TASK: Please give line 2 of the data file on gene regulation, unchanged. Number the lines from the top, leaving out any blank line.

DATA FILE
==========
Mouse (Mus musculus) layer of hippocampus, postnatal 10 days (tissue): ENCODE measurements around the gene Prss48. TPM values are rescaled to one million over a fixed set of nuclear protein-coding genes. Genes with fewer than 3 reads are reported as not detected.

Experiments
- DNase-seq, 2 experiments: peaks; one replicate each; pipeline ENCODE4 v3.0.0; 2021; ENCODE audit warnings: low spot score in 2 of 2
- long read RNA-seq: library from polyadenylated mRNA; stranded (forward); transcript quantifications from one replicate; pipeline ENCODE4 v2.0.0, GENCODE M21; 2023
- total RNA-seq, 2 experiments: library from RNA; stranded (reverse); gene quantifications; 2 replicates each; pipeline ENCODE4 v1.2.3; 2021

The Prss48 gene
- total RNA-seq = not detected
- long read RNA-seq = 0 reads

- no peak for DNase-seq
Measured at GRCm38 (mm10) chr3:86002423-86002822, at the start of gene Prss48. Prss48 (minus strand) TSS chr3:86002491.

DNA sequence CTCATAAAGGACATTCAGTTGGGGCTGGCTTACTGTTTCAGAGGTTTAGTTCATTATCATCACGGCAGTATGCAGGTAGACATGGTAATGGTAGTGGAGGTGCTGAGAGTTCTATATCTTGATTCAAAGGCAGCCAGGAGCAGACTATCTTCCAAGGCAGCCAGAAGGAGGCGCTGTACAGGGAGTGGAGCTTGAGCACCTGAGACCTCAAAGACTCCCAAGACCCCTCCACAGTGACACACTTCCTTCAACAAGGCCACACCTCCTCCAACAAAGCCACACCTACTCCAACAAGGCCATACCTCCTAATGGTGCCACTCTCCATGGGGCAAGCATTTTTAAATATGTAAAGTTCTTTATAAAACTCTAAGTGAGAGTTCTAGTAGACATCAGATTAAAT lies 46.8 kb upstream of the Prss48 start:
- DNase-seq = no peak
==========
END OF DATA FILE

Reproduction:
Experiments